The idea that a diverse, inclusive workplace is good for business isn’t new, but as expectations for both businesses and their employees continue to evolve, we’ve seen more companies in Alberta treating diversity and inclusion initiatives as an essential part of their business and company culture.

“This isn’t just a nice thing to do that someone can do off the side of their desk anymore. This needs a commitment like other business strategies do,” said Dr. Lori Campbell, Principal at the Colbourne Institute for Inclusive Leadership.

Campbell, who works for the Institute at Norquest College, said she has seen an uptick in companies requesting diversity and inclusion training.

“It’s gone from avoiding conflict and mitigating risk, towards upscaling employees, making sure processes are fair and equitable, and that talent management processes and employee development take into account the diversity of the workforce,” she said.

It's no surprise this issue is top of mind. Diversity is likely to grow in Alberta; 48 per cent of our growth is expected to come from international migration by 2046, according to statistics released by the Government of Alberta.

Companies in Alberta Making Strides with Diversity

The nature of work is changing, too. Companies have become more interconnected, and global organizations must find ways to be interculturally fluid, since they’re often working across different borders, languages, cultures and, ultimately, with different people.

Rachel Wade, the director of External Equity and Inclusion at ATB Financial, said that while all employees are required to take Respect in the Workplace training, ATB was able to bring energy into diversity and inclusion initiatives by letting employees lead the way.

Wade is a chair for Elevate, an evolution of an employee resource group where people were able to come together and create community in a grassroots way.

“We’ve taken hold and moved the initiative forward in a strategic way that allows the program to build community and also be an action-oriented group that creates change,” Wade said.

The program now has seven committees including a women of colour committee, a men's allyship committee and a corporate social responsibility committee.

The program has more than 1,100 members and 50 dedicated volunteers across Alberta. Together, ATB employees and their leaders have held 12 events over the past year, ranging from networking to educational experiences and celebrations of the diverse people that make the company whole.

One campaign of note is the first diversity and inclusion campaign run by the group. They took a look at the demographics of their workforce and shared this information, along with their concerns, with their coworkers. After this, they had employees send in their personal diversity and inclusions stories in their own writing, each of which was worth a $2 donation to a charity in the province. These stories were then printed, bound and distributed as a book throughout the company.

“This is some of the good stuff that happens when you have passion behind it,” Wade said.

KPMG is another company with head offices in Alberta, but like many other global companies, they face the challenge of working toward diversity and inclusion across many different locations.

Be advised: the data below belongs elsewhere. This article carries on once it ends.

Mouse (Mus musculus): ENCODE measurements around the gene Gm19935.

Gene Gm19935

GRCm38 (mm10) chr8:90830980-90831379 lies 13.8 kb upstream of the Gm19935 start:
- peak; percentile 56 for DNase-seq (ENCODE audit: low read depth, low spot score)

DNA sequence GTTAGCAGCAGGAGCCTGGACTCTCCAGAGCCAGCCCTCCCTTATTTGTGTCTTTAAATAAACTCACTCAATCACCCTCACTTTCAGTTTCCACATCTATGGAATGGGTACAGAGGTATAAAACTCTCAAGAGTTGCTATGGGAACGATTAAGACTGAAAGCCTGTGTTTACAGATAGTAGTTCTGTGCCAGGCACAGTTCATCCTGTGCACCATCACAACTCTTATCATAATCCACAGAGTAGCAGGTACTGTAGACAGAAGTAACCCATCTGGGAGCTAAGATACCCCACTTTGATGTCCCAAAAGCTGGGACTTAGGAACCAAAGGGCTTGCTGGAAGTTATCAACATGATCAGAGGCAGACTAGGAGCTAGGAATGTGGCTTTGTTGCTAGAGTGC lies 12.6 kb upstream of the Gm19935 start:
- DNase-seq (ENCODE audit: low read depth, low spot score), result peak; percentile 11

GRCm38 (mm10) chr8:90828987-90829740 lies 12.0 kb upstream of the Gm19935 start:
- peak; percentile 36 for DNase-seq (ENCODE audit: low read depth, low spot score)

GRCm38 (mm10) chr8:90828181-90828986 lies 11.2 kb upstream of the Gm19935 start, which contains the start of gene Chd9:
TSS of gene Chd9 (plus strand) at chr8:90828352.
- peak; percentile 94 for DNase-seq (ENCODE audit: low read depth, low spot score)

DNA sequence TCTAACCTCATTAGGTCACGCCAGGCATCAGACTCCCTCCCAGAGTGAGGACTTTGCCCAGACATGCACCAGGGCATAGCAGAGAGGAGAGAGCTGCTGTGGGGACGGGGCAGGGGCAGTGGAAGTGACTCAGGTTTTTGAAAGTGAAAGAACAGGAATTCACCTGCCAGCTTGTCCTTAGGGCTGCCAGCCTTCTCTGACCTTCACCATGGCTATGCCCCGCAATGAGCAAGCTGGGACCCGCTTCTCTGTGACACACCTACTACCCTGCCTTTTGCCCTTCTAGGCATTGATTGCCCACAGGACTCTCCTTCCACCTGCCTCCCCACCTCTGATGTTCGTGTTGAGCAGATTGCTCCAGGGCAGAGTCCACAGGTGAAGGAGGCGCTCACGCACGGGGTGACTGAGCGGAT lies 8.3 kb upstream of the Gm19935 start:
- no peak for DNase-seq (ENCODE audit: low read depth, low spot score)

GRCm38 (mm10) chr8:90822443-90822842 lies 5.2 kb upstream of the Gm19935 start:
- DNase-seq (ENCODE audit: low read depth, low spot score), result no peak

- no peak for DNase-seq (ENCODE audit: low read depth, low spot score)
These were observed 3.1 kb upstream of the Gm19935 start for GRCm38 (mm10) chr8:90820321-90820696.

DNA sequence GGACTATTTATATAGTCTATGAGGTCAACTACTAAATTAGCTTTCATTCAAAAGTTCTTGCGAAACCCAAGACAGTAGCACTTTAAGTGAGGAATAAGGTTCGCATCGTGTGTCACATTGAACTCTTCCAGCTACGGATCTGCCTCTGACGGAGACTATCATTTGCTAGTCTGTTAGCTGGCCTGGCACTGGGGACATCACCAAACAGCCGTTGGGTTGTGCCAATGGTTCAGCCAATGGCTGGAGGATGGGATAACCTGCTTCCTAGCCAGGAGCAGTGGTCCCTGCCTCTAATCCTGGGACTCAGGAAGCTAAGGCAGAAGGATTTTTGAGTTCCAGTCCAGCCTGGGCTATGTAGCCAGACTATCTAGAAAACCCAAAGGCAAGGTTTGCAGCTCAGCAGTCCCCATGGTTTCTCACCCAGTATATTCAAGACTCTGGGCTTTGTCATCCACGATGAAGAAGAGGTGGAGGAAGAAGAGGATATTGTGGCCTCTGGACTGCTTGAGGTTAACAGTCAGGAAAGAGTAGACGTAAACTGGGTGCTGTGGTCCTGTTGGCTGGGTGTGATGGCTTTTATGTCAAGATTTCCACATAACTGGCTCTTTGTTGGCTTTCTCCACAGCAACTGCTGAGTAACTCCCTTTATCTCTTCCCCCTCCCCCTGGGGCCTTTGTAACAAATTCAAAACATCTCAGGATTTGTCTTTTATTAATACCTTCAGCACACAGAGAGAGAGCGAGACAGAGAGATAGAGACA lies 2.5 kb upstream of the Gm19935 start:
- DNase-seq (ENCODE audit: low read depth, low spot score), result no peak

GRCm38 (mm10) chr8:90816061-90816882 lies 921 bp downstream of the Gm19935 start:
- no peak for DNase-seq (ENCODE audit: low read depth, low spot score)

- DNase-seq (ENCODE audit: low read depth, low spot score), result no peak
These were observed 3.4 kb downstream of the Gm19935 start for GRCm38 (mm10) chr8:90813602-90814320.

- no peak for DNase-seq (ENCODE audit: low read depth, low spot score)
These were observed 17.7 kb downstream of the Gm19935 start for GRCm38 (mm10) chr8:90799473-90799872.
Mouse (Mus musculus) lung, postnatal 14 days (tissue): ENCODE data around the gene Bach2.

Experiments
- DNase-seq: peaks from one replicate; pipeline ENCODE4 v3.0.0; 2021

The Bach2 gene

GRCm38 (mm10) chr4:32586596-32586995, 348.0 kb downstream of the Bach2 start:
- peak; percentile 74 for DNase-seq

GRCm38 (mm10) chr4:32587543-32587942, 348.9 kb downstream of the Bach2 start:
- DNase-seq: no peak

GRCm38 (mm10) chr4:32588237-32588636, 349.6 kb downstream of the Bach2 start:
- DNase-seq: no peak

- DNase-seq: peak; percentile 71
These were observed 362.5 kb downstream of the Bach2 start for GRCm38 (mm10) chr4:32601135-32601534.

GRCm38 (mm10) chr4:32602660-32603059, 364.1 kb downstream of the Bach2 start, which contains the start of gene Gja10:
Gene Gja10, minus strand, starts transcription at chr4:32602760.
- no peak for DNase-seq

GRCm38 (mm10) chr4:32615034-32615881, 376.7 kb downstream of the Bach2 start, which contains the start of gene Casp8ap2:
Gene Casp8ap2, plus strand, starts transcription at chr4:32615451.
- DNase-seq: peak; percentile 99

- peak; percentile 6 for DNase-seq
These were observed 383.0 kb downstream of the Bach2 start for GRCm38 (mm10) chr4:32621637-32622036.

Mary Lou Maher, Global Head of Inclusion and Diversity at KPMG Canada, said that you can achieve diversity through hiring, but if you can’t retain diverse people through inclusion, you’re missing the mark.

“Training on diversity and inclusion is not enough,” she said. “I think we need to help our leaders by managing the processes around them as well. So, we are looking at how we promote people, manage people and recruit people, and we're changing those processes to take some of the bias out beforehand.”

KPMG Canada has training for their leaders on unconscious bias, and they do self-assessments - a practice Maher says can be quite eye-opening for leaders who do not realize they have ingrained biases.

Maher is no stranger to the idea that diversity and inclusion is good for business.

“If you can allow people to bring their whole self to work then they will be more productive, and more productivity means more business,” she said.

This is a sentiment that rings true according to the Humans Rights Commission, which found that employee engagement suffers by up to 30 per cent due to unwelcoming environments for LGBTQ+ employees - and that's just one of the many diverse groups of people in today's workforce.

While her end goal would be to embed diversity and inclusion into all of the organization's processes and people, Maher said there is still work to do.

“I don't think I’m going to be working myself out of a job anytime soon.”

Diversity and Inclusion Support in Alberta's Workplaces

When it comes to diversity and inclusion training and support for companies, new options continue to crop up.

Norquest College will be rolling out a new inclusive leadership program in 2019, and companies like The Respect Group continue to serve companies in Alberta and across the country.

For companies looking for a different approach to diversity and inclusion, Diversio takes a data-driven approach to evaluate an organization's pain points by benchmarking across important drivers of diversity and inclusion, then matching the issues to a solution.

There are also options for non-profits that may not have the same budget as for-profit companies. The Calgary Catholic Immigrant Society, for example, offers a free workshop that explores the concept of cultural awareness, sensitivity and competency. Participants will examine their own cultural values, beliefs and attitudes, their work environment, and their work practices to become more conscious and culturally responsive in their daily interactions with others.

The Government of Alberta also offers a free online course to support diversity and inclusion efforts.